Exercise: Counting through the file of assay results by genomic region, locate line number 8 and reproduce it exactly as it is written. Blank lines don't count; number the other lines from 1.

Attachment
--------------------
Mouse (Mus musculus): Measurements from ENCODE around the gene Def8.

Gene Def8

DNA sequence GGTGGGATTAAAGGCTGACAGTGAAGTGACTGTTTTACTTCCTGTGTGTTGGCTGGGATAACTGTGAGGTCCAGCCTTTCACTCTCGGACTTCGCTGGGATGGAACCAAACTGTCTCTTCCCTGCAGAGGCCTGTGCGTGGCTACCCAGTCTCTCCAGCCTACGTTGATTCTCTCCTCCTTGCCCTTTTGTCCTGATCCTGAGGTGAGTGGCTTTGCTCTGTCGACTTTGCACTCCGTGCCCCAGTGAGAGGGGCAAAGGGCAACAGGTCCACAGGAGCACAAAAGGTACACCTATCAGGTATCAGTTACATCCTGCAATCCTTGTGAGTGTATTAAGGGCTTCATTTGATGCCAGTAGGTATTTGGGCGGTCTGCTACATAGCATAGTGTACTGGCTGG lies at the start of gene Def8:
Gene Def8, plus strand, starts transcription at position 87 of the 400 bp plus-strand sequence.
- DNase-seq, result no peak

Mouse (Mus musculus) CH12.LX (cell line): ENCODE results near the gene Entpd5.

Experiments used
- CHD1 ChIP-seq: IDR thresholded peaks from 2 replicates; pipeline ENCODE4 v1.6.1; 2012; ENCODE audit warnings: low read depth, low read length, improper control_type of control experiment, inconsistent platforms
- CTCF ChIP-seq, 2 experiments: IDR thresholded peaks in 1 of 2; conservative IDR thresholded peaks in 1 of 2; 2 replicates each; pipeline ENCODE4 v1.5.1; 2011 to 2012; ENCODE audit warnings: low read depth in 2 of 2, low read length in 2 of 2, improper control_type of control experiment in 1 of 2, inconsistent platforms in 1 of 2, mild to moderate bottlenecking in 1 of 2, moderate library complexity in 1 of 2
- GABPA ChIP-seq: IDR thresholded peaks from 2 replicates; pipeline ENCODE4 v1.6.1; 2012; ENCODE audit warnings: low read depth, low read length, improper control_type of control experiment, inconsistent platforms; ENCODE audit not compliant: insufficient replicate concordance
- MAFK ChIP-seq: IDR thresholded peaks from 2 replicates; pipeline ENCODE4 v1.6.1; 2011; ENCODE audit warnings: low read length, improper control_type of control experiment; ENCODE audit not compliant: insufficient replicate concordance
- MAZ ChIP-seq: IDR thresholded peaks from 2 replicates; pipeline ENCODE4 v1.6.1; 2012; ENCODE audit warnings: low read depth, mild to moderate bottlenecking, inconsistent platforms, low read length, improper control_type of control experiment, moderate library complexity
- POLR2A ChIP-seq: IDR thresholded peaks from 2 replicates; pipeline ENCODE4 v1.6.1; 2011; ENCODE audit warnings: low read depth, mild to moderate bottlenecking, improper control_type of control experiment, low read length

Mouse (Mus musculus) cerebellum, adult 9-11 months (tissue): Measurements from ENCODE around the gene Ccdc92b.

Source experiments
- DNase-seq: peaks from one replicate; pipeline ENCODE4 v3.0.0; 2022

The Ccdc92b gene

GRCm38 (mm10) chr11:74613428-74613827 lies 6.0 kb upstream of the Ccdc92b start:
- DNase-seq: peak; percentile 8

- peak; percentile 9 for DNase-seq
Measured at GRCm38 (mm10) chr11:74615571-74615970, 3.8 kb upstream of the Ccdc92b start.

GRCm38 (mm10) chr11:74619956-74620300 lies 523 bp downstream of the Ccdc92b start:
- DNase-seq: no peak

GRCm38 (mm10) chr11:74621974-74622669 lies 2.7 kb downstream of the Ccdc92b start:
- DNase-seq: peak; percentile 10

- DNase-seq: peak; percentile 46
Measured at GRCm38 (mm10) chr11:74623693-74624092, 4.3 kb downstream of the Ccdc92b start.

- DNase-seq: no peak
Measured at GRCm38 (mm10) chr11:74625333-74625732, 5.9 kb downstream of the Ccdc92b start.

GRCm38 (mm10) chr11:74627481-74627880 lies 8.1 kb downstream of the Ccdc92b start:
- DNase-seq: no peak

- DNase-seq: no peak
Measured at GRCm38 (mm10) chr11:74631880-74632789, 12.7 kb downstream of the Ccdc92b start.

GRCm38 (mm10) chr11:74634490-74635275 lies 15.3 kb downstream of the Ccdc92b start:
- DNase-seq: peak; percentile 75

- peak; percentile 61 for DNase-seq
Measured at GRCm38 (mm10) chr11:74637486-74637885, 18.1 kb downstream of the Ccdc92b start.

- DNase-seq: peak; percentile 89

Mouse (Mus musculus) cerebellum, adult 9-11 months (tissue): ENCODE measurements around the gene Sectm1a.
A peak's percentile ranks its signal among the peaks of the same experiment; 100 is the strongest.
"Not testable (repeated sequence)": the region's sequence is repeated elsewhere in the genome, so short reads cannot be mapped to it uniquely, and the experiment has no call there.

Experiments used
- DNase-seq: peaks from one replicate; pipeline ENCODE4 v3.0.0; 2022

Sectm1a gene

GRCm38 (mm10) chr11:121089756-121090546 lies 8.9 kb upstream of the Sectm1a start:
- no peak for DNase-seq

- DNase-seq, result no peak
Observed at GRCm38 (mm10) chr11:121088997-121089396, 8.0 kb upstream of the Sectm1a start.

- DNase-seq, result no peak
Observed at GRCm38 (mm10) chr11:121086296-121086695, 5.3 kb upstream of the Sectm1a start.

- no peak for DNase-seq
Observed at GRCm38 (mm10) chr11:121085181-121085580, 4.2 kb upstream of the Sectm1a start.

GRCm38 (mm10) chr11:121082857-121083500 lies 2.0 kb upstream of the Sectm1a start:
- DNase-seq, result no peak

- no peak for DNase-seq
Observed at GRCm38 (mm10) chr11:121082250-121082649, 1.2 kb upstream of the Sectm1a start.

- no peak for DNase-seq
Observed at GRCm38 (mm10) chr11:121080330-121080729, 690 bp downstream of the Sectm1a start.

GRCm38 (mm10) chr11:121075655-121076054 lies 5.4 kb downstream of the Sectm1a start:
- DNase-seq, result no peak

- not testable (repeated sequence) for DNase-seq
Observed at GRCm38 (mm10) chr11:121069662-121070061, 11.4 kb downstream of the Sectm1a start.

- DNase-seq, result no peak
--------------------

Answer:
- CHD1 ChIP-seq: IDR thresholded peaks from 2 replicates; pipeline ENCODE4 v1.6.1; 2012; ENCODE audit warnings: low read depth, low read length, improper control_type of control experiment, inconsistent platforms